130 However. it is suﬃcient for the exporting country to have only an L advantage over the importing country. an act of MNE activity combines the export of intermediate products. organisational systems. That is to say. For some kinds of trade. but capable of being used with other resources and capabilities in the home country or elsewhere. this presupposes that it is better to use these advantages in combination with L-bound assets in the exporting rather than in the importing (or in a third) country. The economics of the paradigm The economic involvement by one country’s enterprises in those of another may be for the purpose of supplying foreign or domestic markets. legal. sourcing and marketing. or in addition. But if this were all there were to it. such as intra-industry trade which mainly takes place among developed industrialised countries. such as natural endowments. but intangible assets such as technology and information. or both. Such assets may take the form of a legally protected property right or a commercial monopoly. these latter assets favour the importing (or a third) country. manpower and capital. we would not need a separate theory of international production: an extension . production for the home market may be serviced from a domestic or a foreign location. 1968) to mean resources and capabilities capable of generating a future income stream. They include not only tangible assets. incentive structures. managerial. Alternatively. theory and history certain kinds of trade where the advantages of the trading ﬁrms are not country but ﬁrm speciﬁc. with the use of resources in which the host country is relatively well endowed. Alternatively. Other trade. requiring inputs in which the home country is relatively well endowed. in a third country. but also the cultural. and favoured access to intermediate or ﬁnal goods markets. it is not necessary for the exporting ﬁrms to possess any O-speciﬁc assets over their indigenous competitors in the importing country. These include not only Ricardian-type endowments. Fisherian assets might be speciﬁc to a particular location (hereafter referred to as location-speciﬁc (L) advantages) in their origin and use. ﬁnancial and institutional environment in which they are deployed. involves innovatory or Schumpeterian type products. be proprietary to) particular enterprises of the home country. but available to all ﬁrms. The capability and willingness of one country’s enterprises to supply either a foreign or a domestic market from a foreign location depends on their possessing. marketing and entrepreneurial skills. They may arise from the size. the assets may be owned by (that is. certain assets not available. to another country’s enterprises. Such assets we have already referred to as ownership-speciﬁc (O) advantages because they are assumed to be unique to ﬁrms of a particular nationality of ownership. in the foreign market. or being able to acquire. and is based more on the O advantages of the exporting ﬁrms. political. diversity or technical characteristics of ﬁrms. ﬁnancial strength. Similarly. and the economies of joint production. or in a combination of the three. They may embrace natural resource availability. The word ‘assets’ is used in the Fisherian sense (Johnson. Production for a particular foreign market may be wholly or partly located in the home country. or not available at such favourable terms. foreign-owned production will replace trade. knowledge capital. To summarise. however.96 Facts. Where. entrepreneurial vision. Much of the trade between developed and developing countries (which is of the Ricardian or H–O–S type) is of this kind. managerial expertise and institutional competence.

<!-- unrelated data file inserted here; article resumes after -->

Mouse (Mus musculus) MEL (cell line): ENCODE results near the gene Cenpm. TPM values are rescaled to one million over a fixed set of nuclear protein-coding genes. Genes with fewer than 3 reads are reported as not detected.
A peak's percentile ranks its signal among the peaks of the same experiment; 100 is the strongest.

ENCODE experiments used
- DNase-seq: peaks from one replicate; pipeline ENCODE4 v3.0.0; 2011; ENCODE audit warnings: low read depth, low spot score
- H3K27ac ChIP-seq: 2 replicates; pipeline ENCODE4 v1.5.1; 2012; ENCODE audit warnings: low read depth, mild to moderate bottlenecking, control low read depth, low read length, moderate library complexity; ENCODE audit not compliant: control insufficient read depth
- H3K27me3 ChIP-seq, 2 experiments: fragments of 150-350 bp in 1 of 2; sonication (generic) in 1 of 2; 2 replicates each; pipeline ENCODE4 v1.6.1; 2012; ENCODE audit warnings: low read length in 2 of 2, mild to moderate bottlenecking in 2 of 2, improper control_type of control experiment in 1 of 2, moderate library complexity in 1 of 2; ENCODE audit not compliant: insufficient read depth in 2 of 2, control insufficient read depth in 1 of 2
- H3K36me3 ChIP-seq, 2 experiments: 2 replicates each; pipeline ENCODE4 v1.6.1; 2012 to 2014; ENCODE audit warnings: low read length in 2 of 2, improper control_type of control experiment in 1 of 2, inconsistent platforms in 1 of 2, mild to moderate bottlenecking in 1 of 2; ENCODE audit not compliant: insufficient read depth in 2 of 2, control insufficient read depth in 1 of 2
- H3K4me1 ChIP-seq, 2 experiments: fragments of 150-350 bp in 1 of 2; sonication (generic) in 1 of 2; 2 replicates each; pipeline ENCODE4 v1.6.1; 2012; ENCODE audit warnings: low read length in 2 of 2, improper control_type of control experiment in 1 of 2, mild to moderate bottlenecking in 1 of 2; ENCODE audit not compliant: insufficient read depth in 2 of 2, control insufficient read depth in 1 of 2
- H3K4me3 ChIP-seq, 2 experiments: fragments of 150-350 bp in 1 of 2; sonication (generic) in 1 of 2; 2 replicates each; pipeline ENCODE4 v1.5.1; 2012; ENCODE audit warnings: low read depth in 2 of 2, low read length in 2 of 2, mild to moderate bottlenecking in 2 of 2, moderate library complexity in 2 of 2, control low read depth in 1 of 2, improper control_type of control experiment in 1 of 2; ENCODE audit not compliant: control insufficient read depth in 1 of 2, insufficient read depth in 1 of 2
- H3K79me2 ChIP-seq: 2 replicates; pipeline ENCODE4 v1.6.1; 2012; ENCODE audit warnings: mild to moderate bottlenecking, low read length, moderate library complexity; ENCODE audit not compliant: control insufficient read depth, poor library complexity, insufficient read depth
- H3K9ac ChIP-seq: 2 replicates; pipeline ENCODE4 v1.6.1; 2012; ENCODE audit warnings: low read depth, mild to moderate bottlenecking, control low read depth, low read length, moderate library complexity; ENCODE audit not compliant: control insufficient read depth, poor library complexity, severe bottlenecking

their attention has been directed to the ﬁnal rather than the intermediate goods markets. 1998. the absence of risk and uncertainty and. In situations where ﬁrms have some locational choice in the production of intermediate products. Ethier and Markusen (1996) and Markusen and Venables (1998. 1985. and to deal with the implications of increasing returns to scale. Horstmann and Markusen (1987. and that knowledge is a joint input or a ‘public good’ within the ﬁrm. To an extent.131 We have suggested that the lack of interest by traditional trade economists with ownership or governance questions arises because they have tended to assume – again implicitly rather than explicitly – that ﬁrms engage in only a single value-added activity. equality of production functions. Ethier (1986). Helpman and Krugman (1985). 1987). A key feature of this model is that MNEs are intensive in their use of knowledge-based assets. national boundaries. in some cases. rather than their export versus foreign production decision. 1982b. It is the inability of the market to organise a satisfactory deal between potential contractors and contractees of intermediate products. this is generally assumed to inﬂuence their export versus licensing decision. would be suﬃcient. 1989. The eﬀect on trade patterns of the vertical integration or horizontal diversiﬁcation of ﬁrms or their reaction to uncertain markets or government intervention is rarely discussed in the literature. even partially. two-country two-factor general equilibrium model. it is hardly surprising that they have been relatively unconcerned with issues of international production. Partly because of this. On the other hand. 1999). Teece . economists have grappled to incorporate market imperfections into trade theory but. Gray (1994. or indeed within. Since the 1950s.132 Since the option of internalising domestic markets for intermediate products within a country has not generally interested trade economists. 1995. little attention has been paid to the organisation of production and transactions across. 1998). 1985. 2002b). Exceptions have included the work of Batra and Ramachandran (1980). allowing for the mobility of at least some resources. 2000). 1996). implicitly at least. Casson (1979. In neoclassical trade theory. Markusen (1984. this leads to all sorts of restrictive assumptions. that explains why one or the other should choose the hierarchical rather than the market route for exploiting diﬀerences in L-speciﬁc assets between countries. Several types of market failure are identiﬁed in the literature by such scholars as Buckley and Casson (1976. such as atomistic competition. Yet the unique characteristics of the MNE is that it is both multi-activity and engages in the internal transfer of intermediate products across national boundaries. It is the presence of structural and cognitive market failure that causes ﬁrms to pursue diﬀerent strategies towards the exploitation of the O and L assets available to them. attempts to explain patterns and levels of MNE activity without taking account of the distribution of L-bound endowments and capabilities are like throwing the baby out with the bathwater! We have argued that the failure of the factor endowment approach to explain international production completely or. arises simply because it predicates the existence of perfect markets both for ﬁnal and intermediate goods. the latter aspect is present in the work of Markusen (2001) who has incorporated MNEs into a twosector. 2001.Theories of foreign direct investment 97 of international trade theory to incorporate trade in intermediate products. Indeed it is the diﬀerence between domestic and international market failure that distinguishes a multinational from a uninational multi-activity ﬁrm. in the main. that technology is a free and instantaneously transferable good between ﬁrms and countries.